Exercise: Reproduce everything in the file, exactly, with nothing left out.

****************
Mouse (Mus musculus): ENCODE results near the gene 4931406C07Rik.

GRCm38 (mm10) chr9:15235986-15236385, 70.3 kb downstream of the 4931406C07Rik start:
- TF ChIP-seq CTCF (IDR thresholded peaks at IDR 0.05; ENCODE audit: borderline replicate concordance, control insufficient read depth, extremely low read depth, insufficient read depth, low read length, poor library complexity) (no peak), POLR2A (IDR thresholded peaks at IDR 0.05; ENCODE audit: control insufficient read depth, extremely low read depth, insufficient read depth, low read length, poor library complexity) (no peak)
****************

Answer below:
Mouse (Mus musculus): ENCODE results near the gene 4931406C07Rik.

GRCm38 (mm10) chr9:15235986-15236385, 70.3 kb downstream of the 4931406C07Rik start:
- TF ChIP-seq CTCF (IDR thresholded peaks at IDR 0.05; ENCODE audit: borderline replicate concordance, control insufficient read depth, extremely low read depth, insufficient read depth, low read length, poor library complexity) (no peak), POLR2A (IDR thresholded peaks at IDR 0.05; ENCODE audit: control insufficient read depth, extremely low read depth, insufficient read depth, low read length, poor library complexity) (no peak)